A Cochrane review on PRP has been performed in chronic wounds.[16] Even if the conclusion of the respective review were positive, this would have not been surprising, since blood platelets have a physiologic role in wound healing. In contrast, it is more difficult to comprehend the role of platelet-derived growth factors and cytokines for hair growth and treatment of hair growth disorders. Out of this reason, a stringent evaluation of existing data in favor of PRP for treatment of hair related disorders is indispensable. A more recent systematic review of PRP for the treatment of androgenetic alopecia concluded that existing literature suggests that PRP is a low-risk intervention associated with good patient satisfaction and some objective improvement in outcomes, while further research is needed to optimize preparation and delivery methods as well as standardize measurements of clinical outcomes.[17]

As monotherapy, the efficacy of PRP for treatment of androgenetic alopecia is clearly inferior to the current first-line therapies with minoxidil and the 5α-reductase inhibitors, but PRP may enhance treatment results in combination.[18] From an ethical point of view, the costs in relation to the additional benefit for patients have to be weighed against the financial profit of the doctor.

With regard to alopecia areata, there exists a single, double-blind, placebo- and active-controlled, half-head study to evaluate the effects of PRP.[19] However, in an era when a more comprehensive understanding of the immunologic basis of alopecia areata through genome-wide association studies[20] has opened the venue to more targeted treatments of alopecia areata, specifically the Janus kinase inhibitors,[21] the proposal of PRP with its poorly defined mode of action represents an intellectual step backward.

   Abuse in Treatment of Scarring Alopecia Top

The scarring alopecias represent a diverse group of disorders that cause permanent destruction of the pilosebaceous unit and irreversible hair loss. They feature some diagnostic and therapeutic challenges: Many have neither known cause nor consistent clinicopathologic findings. There exists an inconsistent use of terminology with different terms to denote same entities and single terms to denote different conditions. Frequently, there is a significant patient's or doctor's delay, when irreversible scarring has occurred. The goal of therapy is mostly to halt further progression. Since the causes are unknown in many cases, therapy has remained empiric and nonspecific, while published data on efficacy have low levels of medical evidence. Since structural changes in the course of scarring alopecia are irreversible, there is a clear need for early intervention. With expanding technologies for dissecting the basis of disease, there is hope for a deeper understanding of the underlying pathogenesis for appropriate therapeutic interventions versus the currently proposed trial and error algorithms.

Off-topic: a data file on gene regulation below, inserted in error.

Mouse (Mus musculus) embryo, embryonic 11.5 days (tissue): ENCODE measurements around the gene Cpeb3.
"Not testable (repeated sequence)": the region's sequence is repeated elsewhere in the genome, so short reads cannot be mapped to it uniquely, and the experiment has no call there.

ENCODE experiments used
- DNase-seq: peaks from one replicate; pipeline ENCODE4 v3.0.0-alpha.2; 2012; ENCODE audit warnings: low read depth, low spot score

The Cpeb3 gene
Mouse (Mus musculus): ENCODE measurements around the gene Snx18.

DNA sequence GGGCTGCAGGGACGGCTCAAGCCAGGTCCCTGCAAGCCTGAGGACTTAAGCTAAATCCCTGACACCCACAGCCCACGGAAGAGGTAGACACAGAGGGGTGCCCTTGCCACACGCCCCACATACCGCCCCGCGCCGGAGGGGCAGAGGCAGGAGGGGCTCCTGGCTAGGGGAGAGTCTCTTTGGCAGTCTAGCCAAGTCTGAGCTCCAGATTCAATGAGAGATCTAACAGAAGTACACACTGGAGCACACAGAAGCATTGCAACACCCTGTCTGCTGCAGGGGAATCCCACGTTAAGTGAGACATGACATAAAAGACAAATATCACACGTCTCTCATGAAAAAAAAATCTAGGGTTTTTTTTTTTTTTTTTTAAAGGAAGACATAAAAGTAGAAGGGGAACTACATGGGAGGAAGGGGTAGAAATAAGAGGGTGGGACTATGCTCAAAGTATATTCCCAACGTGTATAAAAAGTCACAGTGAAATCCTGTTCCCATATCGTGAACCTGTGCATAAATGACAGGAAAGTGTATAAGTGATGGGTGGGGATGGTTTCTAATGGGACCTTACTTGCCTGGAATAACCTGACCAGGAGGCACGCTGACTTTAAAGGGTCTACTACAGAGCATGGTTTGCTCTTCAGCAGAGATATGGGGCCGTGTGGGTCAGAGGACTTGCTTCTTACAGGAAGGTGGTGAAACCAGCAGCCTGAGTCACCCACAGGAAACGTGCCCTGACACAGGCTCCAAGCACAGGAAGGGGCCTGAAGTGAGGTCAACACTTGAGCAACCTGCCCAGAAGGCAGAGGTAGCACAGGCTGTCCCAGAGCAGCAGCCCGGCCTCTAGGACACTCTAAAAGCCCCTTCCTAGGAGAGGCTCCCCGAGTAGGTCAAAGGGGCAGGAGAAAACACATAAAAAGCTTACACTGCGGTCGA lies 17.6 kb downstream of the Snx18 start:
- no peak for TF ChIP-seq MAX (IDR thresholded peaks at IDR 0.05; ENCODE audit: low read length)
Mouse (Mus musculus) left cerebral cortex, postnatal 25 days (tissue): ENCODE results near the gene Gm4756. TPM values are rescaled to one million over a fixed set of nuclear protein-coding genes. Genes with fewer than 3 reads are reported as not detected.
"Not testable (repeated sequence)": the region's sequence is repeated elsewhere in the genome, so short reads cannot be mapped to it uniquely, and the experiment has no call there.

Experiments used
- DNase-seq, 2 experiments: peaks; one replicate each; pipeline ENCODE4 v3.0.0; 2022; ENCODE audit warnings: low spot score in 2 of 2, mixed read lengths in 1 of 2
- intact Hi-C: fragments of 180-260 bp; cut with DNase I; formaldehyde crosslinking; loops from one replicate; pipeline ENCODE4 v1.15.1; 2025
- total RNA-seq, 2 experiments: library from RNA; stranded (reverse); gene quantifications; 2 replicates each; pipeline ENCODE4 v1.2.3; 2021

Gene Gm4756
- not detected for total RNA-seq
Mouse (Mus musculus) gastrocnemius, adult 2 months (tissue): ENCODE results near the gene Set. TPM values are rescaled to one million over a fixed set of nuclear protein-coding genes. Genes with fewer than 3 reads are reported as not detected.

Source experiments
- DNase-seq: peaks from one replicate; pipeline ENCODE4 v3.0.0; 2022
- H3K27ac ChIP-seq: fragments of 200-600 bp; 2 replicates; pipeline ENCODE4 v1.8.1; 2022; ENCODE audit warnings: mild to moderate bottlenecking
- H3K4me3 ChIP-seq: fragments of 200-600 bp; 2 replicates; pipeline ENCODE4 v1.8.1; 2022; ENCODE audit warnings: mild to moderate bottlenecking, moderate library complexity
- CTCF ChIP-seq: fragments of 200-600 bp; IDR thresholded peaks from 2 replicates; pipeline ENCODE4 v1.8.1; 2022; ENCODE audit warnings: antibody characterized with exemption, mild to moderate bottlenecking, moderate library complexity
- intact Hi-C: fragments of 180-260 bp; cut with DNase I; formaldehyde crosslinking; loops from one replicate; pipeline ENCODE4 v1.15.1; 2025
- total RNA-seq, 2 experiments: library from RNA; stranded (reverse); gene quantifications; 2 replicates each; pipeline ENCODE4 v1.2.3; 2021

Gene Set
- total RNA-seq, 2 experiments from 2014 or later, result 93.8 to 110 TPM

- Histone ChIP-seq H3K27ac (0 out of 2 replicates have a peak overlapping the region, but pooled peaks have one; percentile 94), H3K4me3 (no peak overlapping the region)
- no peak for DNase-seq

Within the maze of varied conditions leading to scarring alopecia, the most important is to keep a neat nosologic classification in mind, based both on morphology and a pathogenic understanding. Accurate diagnosis based on careful patient history, clinical examination, microbiological studies, and scalp biopsy is prerequisite to treatment.[22]

A typical example of autistic-undisciplined practice in the management of scarring alopecia, despite a deeper pathogenic understanding of the respective condition, is the treatment of folliculitis decalvans with oral retinoids.

Like dissecting cellulitis of the scalp and acne miliaris necrotica, folliculitis decalvans represents a chronic recurrent pustulofollicular scalp inflammation resulting in scarring with a neutrophilic inflammation on histopathologic examination. On transmittal of a scalp biopsy for histopathological examination, even the histopathologist may confound the three entities adding to the confusion. Prerequisite for a correct interpretation of a histopathological sample is that the clinician chooses his words carefully in communication to the laboratory. Appropriate wording can make perception and analysis better.[2] If the physician does not give us a full history, just the one question in his mind, then he will technically tailor the exam to that one question, and risk missing something else that is important. Many dermatologists want a diagnosis and do not read a histopathologist's description of observations on scalp biopsies.